Political tags-such as royalist, communist, democrat, populist, fascist, liberal, conservative, and so forth-are never basic criteria. The human race divides politically into those who want people to be controlled and those who have no such desire. The former are idealists acting from highest motives for the greatest good of the greatest number. The latter are surly curmudgeons, suspicious and lacking in altruism. But they are more comfortable neighbors than the other sort. – Lazarus Long
The events of 2008 caused me to rethink my association with the Democratic party and become a true independent. Being independent caused me to start seeing things differently. One thing I noticed is that “conservative” vs. “liberal” usually seems to mean “Republican” vs. “Democrat.” If “they” are for it, “we” are against it, and vice-versa.
Here is how Wikipedia defines Conservatism:
Conservatism (Latin: conservare, “to retain”) is a political and social philosophy that promotes retaining traditional institutions and supports, at most, minimal and gradual change in society. A person who follows the philosophies of conservatism is referred to as a traditionalist or conservative.
Well that doesn’t seem so bad. The practice of law tends to be conservative because it relies on precedent and encourages minimal change. But if you asked a person on the left to define conservatism they would give you a very different answer. They would tell you it is a philosophy of greed, racism and authoritarianism.
Liberalism (from the Latin liberalis) is a political ideology or worldview founded on ideas of liberty and equality. Liberals espouse a wide array of views depending on their understanding of these principles, but generally liberals support ideas such as constitutionalism, liberal democracy, free and fair elections, human rights and the free exercise of religion.
That sounds like a pretty nice ideology, but I’m pretty sure that conservatives are into liberty, equality and that other stuff. Is “liberal democracy” different from regular democracy? Is “liberalism” different from “progressivism?” (For the purposes of this post I am treating “liberal” and “progressive” as synonymous.)
Lately there have been many issues that don’t seem to fit their assigned labels. Should liberals be demanding justice for Trayvon Martin or supporting George Zimmerman’s civil rights? Which is “liberal” and which is “conservative,” anti-Mormon bigotry or nominating a Mormon?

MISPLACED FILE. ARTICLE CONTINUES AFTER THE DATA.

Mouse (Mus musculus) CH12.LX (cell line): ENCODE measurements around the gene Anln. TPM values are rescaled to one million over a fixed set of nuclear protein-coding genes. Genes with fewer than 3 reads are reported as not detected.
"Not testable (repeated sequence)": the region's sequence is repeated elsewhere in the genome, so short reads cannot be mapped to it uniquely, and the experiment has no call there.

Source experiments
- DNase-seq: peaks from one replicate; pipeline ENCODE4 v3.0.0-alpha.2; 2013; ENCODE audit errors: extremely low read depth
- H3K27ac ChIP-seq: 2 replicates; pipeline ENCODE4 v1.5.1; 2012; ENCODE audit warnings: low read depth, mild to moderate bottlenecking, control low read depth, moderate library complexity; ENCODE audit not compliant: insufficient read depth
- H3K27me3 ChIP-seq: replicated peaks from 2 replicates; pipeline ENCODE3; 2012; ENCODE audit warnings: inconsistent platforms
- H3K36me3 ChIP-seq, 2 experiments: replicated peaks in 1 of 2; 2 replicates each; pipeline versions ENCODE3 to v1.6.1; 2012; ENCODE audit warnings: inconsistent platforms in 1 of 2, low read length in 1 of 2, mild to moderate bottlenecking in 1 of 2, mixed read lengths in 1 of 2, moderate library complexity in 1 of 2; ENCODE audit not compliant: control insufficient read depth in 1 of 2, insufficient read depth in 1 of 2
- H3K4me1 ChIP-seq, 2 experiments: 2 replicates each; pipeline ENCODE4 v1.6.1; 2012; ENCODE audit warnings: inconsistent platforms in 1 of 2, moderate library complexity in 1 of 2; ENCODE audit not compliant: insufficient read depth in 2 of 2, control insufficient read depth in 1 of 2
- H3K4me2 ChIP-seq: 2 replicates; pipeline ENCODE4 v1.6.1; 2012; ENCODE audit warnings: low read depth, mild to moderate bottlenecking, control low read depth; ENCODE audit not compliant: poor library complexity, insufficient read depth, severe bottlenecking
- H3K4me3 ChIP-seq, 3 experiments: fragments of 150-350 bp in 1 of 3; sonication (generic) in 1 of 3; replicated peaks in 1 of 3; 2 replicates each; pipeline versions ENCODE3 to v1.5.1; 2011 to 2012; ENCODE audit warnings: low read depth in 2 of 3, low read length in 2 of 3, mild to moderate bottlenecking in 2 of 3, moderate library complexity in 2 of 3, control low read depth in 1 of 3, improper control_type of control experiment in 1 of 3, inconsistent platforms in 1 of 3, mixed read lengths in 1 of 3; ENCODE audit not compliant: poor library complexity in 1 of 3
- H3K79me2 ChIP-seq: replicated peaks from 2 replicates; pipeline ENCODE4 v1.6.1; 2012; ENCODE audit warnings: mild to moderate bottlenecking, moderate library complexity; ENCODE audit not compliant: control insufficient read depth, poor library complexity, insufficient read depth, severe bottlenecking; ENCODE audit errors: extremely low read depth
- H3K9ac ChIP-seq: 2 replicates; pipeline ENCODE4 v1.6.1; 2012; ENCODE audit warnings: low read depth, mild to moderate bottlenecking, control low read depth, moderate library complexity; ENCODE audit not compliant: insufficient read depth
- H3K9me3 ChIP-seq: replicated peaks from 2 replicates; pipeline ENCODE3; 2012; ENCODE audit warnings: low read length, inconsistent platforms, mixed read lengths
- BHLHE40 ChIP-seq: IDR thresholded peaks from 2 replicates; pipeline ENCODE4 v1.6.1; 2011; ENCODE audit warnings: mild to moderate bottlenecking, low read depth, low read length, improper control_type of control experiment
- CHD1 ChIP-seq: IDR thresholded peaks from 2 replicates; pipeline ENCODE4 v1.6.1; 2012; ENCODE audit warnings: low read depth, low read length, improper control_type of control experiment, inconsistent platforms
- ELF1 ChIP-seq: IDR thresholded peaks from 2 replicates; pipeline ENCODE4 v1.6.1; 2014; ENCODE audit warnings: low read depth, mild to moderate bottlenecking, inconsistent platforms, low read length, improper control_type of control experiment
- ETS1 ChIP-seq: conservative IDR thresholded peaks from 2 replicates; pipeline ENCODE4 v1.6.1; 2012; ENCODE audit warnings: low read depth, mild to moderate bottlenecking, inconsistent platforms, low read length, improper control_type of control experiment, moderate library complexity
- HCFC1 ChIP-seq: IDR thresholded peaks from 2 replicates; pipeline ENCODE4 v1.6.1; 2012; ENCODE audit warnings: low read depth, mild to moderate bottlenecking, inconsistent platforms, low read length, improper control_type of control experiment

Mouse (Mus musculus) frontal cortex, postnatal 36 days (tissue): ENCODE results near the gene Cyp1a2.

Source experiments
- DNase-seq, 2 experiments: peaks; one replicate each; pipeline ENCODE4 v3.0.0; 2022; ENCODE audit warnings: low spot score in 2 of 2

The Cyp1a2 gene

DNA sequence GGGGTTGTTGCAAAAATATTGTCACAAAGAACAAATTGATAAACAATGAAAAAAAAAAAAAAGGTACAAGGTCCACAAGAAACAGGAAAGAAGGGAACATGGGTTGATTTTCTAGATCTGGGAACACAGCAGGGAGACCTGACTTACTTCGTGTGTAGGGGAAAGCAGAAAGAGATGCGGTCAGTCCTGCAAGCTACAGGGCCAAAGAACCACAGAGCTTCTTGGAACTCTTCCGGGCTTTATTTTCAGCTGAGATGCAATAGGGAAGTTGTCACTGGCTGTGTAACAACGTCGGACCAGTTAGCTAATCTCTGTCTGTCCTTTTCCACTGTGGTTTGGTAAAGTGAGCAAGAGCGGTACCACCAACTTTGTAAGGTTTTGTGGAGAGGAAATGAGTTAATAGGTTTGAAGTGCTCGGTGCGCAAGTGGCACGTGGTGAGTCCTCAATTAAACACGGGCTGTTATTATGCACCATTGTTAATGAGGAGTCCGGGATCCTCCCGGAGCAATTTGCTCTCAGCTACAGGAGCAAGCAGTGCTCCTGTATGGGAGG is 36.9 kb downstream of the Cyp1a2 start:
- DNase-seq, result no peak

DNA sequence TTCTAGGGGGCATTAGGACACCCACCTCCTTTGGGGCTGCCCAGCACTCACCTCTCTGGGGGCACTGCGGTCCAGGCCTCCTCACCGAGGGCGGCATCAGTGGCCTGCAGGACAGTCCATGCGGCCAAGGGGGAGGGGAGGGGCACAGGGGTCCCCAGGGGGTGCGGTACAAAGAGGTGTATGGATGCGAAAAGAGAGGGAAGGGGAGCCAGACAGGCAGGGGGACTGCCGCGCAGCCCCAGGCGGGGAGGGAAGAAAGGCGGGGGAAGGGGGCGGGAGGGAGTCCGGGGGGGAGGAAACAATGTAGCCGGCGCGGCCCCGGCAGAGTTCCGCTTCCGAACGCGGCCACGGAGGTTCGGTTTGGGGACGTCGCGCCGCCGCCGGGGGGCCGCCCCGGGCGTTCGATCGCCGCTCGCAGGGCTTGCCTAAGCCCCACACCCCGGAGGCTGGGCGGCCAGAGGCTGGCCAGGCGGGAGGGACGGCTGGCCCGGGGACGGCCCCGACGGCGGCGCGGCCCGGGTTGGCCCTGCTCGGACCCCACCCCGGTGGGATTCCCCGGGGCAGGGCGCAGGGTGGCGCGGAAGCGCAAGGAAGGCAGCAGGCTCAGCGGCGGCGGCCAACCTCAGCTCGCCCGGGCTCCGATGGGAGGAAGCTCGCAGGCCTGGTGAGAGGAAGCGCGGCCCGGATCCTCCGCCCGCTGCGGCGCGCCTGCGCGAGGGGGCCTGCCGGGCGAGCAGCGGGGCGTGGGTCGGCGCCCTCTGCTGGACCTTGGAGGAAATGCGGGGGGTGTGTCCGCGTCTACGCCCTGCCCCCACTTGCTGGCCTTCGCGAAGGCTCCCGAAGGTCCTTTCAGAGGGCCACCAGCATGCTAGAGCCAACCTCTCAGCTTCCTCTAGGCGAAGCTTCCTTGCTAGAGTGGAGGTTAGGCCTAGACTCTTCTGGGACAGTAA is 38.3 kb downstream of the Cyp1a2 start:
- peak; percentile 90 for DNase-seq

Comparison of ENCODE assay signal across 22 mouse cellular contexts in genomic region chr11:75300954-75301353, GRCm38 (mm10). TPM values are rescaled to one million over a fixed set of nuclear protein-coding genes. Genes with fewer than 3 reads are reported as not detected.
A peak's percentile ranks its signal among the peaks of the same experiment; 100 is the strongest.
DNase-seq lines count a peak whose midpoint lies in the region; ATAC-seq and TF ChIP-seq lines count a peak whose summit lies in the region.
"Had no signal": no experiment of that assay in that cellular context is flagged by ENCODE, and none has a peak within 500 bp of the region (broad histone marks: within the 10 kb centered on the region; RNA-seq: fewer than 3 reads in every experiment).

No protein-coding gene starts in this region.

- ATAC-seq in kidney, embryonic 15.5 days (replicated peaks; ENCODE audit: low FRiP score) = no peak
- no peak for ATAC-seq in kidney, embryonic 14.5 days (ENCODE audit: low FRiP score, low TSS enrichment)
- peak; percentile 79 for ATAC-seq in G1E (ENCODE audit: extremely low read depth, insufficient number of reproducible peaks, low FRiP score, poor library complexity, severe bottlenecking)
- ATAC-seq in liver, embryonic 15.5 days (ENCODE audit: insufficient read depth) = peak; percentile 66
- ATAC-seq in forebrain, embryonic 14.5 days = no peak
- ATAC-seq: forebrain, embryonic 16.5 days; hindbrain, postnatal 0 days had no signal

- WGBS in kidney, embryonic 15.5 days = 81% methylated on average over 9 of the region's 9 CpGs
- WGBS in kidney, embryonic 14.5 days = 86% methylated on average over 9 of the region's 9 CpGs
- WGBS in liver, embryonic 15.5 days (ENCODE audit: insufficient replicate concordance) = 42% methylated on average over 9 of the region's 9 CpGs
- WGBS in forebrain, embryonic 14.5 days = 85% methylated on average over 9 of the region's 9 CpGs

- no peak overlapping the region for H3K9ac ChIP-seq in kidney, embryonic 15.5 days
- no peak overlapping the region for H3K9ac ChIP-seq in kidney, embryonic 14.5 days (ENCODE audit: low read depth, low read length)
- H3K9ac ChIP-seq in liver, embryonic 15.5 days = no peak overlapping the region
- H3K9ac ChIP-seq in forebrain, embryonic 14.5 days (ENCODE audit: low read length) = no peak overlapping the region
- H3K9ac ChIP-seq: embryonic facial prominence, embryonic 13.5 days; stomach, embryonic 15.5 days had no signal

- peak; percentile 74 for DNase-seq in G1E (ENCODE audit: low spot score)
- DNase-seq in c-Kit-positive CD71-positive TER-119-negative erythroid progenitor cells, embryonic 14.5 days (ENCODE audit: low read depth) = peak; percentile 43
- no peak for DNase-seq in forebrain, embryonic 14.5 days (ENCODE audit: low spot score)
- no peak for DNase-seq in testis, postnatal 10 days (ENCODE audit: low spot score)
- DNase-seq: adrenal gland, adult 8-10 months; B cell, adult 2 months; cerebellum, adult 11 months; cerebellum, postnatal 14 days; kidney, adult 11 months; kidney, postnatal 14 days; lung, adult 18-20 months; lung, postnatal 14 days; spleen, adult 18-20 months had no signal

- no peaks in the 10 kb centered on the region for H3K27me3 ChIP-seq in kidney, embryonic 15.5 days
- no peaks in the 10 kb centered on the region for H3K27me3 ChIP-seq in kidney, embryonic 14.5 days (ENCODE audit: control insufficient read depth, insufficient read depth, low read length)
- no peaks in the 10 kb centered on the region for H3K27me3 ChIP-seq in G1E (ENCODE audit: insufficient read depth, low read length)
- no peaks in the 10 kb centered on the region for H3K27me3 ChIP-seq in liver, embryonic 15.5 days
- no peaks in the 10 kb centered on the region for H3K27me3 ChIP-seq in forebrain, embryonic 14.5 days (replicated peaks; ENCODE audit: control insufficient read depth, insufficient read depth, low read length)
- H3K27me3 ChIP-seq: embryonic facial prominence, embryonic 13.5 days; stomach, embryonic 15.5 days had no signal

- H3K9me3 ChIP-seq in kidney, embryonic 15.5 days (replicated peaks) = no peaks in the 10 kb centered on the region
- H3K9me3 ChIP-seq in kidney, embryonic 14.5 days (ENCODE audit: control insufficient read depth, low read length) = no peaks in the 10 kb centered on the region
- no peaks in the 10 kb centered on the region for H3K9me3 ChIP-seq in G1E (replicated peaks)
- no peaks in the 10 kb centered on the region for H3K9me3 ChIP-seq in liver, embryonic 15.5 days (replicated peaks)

Can you define your own ideology in a way that doesn’t include listing a bunch of policy positions? Is your ideology consistent with every policy you support or oppose? Do you care more about theory or results?
Bill Clinton is a case in point. His administration was a time of peace and prosperity, but according to liberal theory he did everything wrong. So he is vilified by many liberals who spend a lot of time explaining how the peace and prosperity were illusory.
To be fair, many conservatives keep insisting we can balance budgets by cutting taxes.
I tend to be pragmatic. If it works, keep doing it. If it ain’t broke, don’t fix it. If it don’t work, try something else.
Right now the Democratic party doesn’t have a coherent ideology. They are a coalition of identity groups, and their “ideology” consists of a bunch of policy positions that cater to those groups.
I’m not saying these policies are bad, but they aren’t always consistent with each other and are sometimes mutually exclusive. The Democrats claim to support lower-class workers and unions, but they also support immigration. Immigrants compete for the jobs of lower class workers and union members. But most immigrants vote Democratic after they become citizens.
This begs the question. If Hispanics were voting 80% Republican would the Democrats still support immigration?
What about school vouchers? Teacher unions hate them. Not coincidentally, the Democratic party opposes them. But what should the liberal position be?
Affirmative Action is another one. In a truly colorblind society race would get no consideration in hiring, promotions and school admissions. The people that are negatively affected by AA policies are not the wealthy white elites who benefited from racism and segregation, they are the lower and lower-middle class whites.
Once you start differentiating between what is good for the country and what is good for the Democratic party, things get complicated.